NLRP3 Inflammasome; IL-1β; Aluminum Oxyhydroxide; Oxidative Stress; Vaccine Adjuvant; Humoral and Cellular Immune Responses; Alum
Advances in nanotechnology and nanomaterials have facilitated the development of silicon dioxide, or Silica, particles as a promising immunological adjuvant for the generation of novel prophylactic and therapeutic vaccines. In the present study, we have compared the adjuvanting potential of commercially available Silica nanoparticles (initial particles size of 10–20 nm) with that of aluminium hydroxide, or Alum, as well as that of complete and incomplete Freund's adjuvants for the immunisation of BALB/c mice with virus-like particles (VLPs) formed by recombinant full-length Hepatitis B virus core (HBc) protein. The induction of B-cell and T-cell responses was studied after immunisation. Silica nanoparticles were able to adsorb maximally 40% of the added HBc, whereas the adsorption capacity of Alum exceeded 90% at the same VLPs/adjuvant ratio. Both Silica and Alum formed large complexes with HBc VLPs that sedimented rapidly after formulation, as detected by dynamic light scattering, spectrophotometry, and electron microscopy. Both Silica and Alum augmented the humoral response against HBc VLPs to the high anti-HBc level in the case of intraperitoneal immunisation, whereas in subcutaneous immunisation, the Silica-adjuvanted anti-HBc level even exceeded the level adjuvanted by Alum. The adjuvanting of HBc VLPs by Silica resulted in the same typical IgG2a/IgG1 ratios as in the case of the adjuvanting by Alum. The combination of Silica with monophosphoryl lipid A (MPL) led to the same enhancement of the HBc-specific T-cell induction as in the case of the Alum and MPL combination. These findings demonstrate that Silica is not a weaker putative adjuvant than Alum for induction of B-cell and T-cell responses against recombinant HBc VLPs. This finding may have an essential impact on the development of the set of Silica-adjuvanted vaccines based on a long list of HBc-derived virus-like particles as the biological component.
To investigate the enhancement of humoral immunity when CpG ODN (cytidine phosphate guanosine oligodeoxynucleotides) and aluminium adjuvants are complexed with the HCV (Hepatitis C virus) recombinant immunogen in mice.
After immunizing Balb/c mice with the recombination HCV antigen adjuvanted with pUCpGs10 and/or aluminium(antigen+CpG+alum, antigen+CpG, antigen+alum, antigen+PBS), enzyme-linked immunosorbent assay (ELISA) was used to measure the specific serum antibody titers of IgG, to determine the neutralization response to various peptide genotypes, and to determine the concentration of IL-6 and IL-10 in supernatants of in vitro cultured splenic lymphocytes. Enzyme-linked immunospot assay (ELISPOT) was used to quantify the non-specific and specific splenic antibody-secreting cells (ASCs), and flow cytometry (FCM) determined the ratio of different splenic lymphocytes. The serum of rabbits immunized with the recombinant pBVGST/HVR1 antigen immunoprecipitated the HCV isolated from 12 patients' serum.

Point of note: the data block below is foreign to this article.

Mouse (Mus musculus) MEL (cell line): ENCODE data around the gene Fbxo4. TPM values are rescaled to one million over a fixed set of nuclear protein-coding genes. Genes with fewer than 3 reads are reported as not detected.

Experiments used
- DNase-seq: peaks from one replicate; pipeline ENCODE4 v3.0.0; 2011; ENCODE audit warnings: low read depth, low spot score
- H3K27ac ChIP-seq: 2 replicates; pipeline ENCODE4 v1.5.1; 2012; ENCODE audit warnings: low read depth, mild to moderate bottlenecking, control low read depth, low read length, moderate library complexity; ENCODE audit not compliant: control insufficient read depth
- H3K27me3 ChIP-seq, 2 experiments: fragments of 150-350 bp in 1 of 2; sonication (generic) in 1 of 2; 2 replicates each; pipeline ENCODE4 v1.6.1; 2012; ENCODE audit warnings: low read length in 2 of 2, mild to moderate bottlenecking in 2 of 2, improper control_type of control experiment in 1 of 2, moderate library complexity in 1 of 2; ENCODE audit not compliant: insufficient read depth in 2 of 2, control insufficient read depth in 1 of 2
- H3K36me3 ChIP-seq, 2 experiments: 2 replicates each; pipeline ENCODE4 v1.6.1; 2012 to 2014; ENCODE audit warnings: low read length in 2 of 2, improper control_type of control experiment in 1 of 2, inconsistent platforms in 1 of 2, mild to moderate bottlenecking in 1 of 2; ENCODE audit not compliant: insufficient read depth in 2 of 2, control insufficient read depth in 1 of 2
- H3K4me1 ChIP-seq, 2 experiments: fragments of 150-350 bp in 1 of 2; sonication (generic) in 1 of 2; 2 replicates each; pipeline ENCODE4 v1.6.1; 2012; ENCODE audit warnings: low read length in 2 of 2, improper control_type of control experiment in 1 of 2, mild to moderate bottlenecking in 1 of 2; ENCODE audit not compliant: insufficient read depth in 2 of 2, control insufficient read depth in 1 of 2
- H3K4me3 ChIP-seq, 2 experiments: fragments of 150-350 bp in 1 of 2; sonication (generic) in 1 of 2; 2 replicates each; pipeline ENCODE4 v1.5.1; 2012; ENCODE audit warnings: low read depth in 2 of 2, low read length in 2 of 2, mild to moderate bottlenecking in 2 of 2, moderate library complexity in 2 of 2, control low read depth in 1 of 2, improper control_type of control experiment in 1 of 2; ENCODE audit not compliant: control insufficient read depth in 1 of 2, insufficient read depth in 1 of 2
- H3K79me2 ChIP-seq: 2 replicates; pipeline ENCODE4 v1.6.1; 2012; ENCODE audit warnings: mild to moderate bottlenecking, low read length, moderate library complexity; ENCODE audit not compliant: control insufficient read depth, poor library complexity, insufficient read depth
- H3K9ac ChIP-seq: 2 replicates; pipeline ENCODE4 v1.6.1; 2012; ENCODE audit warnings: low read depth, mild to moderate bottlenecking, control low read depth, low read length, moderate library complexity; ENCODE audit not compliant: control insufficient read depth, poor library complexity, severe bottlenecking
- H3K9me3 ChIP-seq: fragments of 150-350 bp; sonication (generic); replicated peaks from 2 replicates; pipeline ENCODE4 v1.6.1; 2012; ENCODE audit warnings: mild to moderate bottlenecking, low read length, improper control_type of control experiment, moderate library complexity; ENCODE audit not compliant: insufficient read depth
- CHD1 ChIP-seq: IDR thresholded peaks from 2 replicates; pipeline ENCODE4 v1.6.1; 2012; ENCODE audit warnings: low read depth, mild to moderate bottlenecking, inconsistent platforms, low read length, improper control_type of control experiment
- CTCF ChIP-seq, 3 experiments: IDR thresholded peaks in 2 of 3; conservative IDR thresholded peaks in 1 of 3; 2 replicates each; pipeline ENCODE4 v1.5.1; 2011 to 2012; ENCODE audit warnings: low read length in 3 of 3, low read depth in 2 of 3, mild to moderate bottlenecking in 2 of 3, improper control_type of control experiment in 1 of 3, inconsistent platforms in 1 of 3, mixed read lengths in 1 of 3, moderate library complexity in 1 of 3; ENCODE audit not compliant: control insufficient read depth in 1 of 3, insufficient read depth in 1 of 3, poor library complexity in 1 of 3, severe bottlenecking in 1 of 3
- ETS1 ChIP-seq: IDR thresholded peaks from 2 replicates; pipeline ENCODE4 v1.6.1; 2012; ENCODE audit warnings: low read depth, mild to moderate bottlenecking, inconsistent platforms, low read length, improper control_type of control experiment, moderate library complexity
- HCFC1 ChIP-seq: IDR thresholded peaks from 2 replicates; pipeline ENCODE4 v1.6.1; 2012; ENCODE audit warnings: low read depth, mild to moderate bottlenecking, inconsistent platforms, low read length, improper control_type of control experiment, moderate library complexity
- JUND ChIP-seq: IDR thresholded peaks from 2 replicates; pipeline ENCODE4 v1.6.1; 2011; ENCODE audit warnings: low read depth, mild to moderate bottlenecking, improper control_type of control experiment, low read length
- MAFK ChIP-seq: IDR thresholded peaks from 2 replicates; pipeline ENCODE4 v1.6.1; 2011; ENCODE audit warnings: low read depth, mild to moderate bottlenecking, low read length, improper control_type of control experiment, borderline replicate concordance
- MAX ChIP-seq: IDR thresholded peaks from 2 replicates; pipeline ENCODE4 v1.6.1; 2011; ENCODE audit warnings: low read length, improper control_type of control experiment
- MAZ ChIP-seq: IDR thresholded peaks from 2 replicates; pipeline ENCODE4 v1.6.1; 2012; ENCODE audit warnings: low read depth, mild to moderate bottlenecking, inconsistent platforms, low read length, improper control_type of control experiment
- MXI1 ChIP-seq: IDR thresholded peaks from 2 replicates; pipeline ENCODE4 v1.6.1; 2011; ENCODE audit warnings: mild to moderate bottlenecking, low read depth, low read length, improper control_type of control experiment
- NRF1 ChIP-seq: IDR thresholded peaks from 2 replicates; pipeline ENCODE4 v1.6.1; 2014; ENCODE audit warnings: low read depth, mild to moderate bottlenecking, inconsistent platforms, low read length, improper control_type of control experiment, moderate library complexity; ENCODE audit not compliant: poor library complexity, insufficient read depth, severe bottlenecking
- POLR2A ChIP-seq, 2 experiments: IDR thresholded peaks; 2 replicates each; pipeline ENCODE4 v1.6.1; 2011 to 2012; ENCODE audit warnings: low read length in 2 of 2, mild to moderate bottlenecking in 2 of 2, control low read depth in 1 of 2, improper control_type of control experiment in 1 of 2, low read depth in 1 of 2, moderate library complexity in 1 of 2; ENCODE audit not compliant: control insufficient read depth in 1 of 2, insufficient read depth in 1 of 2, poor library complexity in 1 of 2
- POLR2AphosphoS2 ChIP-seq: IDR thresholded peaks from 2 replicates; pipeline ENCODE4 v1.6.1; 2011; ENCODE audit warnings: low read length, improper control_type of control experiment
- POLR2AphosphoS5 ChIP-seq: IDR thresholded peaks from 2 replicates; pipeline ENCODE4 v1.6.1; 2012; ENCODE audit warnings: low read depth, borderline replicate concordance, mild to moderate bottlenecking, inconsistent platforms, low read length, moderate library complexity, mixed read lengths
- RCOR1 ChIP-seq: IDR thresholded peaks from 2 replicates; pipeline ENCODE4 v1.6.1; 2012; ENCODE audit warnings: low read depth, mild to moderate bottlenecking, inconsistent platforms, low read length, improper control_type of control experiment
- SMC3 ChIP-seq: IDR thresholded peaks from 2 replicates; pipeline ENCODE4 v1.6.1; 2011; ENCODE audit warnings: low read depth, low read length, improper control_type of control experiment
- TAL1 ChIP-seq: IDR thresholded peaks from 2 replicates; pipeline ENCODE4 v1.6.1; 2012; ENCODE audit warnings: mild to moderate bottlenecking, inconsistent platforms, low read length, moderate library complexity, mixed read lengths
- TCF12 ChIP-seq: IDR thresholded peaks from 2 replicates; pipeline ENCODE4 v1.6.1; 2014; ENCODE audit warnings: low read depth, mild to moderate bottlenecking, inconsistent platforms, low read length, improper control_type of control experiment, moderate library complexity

The sera antibody titers were 1:51200, 1:9051, 1:18102, 1:6400 respectively after the final immunization and demonstrated good neutralization responses to the six gene peptide containing 1a, 1b, 2a, 3a, 4a and 6a. The aluminum adjuvant increased the population of both specific ASCs (P < 0.01) and total ASCs(P < 0.05), with a proportional rise in concentrations of CD19+CD27+ (P < 0.05), as well as levels of IL-6, IL-10 (P < 0.05) in splenic lymphocytes. The results clearly indicated a significantly higher number of CD19+CD38+ splenic lymphocytes with the aluminum and pUCpGs10 adjuvant present compared to the control group(P < 0.05). Anti-HVR1 antibody in induced mice can cross-reactively capture HCV particles (10/12).
1. The aluminum adjuvant induces a potent Th2-biased immune response by increasing both the populations of specific and total ASCs and the ratio of CD19+CD27+ cells. 2. The pUCpGs10 complexed with the aluminum adjuvant boosts the population of plasma cells and increase the efficiency of the immune response. 3. The two adjuvants have synergistic effects on humoral immunity. 4. The recombinant HVR1 protein has the possibility of generating broadly reactive anti-HVR1 antibody.